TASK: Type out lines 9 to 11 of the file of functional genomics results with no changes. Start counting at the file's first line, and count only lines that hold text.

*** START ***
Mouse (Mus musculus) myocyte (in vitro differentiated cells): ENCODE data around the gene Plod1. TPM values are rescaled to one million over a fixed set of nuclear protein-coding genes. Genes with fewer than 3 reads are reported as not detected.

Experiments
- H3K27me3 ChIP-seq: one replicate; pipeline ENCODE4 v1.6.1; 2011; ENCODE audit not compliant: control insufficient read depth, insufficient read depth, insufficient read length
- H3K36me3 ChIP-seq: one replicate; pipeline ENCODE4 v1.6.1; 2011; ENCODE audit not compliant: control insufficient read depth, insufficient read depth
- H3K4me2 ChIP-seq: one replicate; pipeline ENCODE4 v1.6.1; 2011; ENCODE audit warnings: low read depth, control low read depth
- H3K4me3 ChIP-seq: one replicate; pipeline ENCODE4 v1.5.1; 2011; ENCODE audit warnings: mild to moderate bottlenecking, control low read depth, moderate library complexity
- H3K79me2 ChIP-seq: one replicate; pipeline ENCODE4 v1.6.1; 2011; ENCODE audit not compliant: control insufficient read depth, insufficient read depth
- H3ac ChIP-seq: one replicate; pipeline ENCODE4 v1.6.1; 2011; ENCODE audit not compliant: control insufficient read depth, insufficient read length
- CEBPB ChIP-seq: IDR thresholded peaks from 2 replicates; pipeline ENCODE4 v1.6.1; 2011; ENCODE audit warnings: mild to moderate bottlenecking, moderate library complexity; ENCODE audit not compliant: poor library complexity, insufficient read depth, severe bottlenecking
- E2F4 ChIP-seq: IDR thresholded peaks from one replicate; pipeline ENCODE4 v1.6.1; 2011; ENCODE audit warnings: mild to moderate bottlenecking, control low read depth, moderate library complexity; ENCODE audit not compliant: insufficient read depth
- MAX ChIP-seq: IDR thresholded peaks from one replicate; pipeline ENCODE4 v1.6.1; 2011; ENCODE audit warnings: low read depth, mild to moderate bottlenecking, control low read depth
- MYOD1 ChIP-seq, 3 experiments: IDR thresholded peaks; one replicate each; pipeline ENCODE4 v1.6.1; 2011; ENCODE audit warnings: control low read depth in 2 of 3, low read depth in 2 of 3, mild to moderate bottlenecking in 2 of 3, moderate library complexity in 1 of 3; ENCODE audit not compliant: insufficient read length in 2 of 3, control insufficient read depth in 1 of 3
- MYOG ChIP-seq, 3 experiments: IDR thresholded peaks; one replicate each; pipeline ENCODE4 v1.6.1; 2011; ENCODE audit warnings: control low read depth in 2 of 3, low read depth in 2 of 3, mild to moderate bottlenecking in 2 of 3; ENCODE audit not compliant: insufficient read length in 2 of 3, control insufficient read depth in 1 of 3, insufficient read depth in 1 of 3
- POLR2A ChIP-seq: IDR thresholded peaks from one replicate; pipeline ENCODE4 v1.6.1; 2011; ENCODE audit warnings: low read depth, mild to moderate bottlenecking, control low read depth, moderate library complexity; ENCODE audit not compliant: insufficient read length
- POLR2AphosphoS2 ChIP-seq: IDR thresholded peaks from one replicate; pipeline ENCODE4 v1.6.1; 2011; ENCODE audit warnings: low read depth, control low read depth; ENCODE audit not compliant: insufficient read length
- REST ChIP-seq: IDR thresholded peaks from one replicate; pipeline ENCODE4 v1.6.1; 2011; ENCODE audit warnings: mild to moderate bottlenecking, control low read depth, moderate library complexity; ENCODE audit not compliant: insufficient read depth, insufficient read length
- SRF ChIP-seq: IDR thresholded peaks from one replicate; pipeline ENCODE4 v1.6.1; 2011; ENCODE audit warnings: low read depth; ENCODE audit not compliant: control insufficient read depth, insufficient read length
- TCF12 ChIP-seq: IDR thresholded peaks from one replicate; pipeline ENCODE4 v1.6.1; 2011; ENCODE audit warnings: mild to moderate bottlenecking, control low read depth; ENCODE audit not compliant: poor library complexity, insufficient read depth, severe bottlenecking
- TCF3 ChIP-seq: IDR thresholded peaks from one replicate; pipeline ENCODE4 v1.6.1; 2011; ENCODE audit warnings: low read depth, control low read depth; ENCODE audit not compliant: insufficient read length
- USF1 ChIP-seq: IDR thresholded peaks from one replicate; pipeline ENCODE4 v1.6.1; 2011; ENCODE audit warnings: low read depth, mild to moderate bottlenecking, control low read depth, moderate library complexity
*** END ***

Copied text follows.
- CEBPB ChIP-seq: IDR thresholded peaks from 2 replicates; pipeline ENCODE4 v1.6.1; 2011; ENCODE audit warnings: mild to moderate bottlenecking, moderate library complexity; ENCODE audit not compliant: poor library complexity, insufficient read depth, severe bottlenecking
- E2F4 ChIP-seq: IDR thresholded peaks from one replicate; pipeline ENCODE4 v1.6.1; 2011; ENCODE audit warnings: mild to moderate bottlenecking, control low read depth, moderate library complexity; ENCODE audit not compliant: insufficient read depth
- MAX ChIP-seq: IDR thresholded peaks from one replicate; pipeline ENCODE4 v1.6.1; 2011; ENCODE audit warnings: low read depth, mild to moderate bottlenecking, control low read depth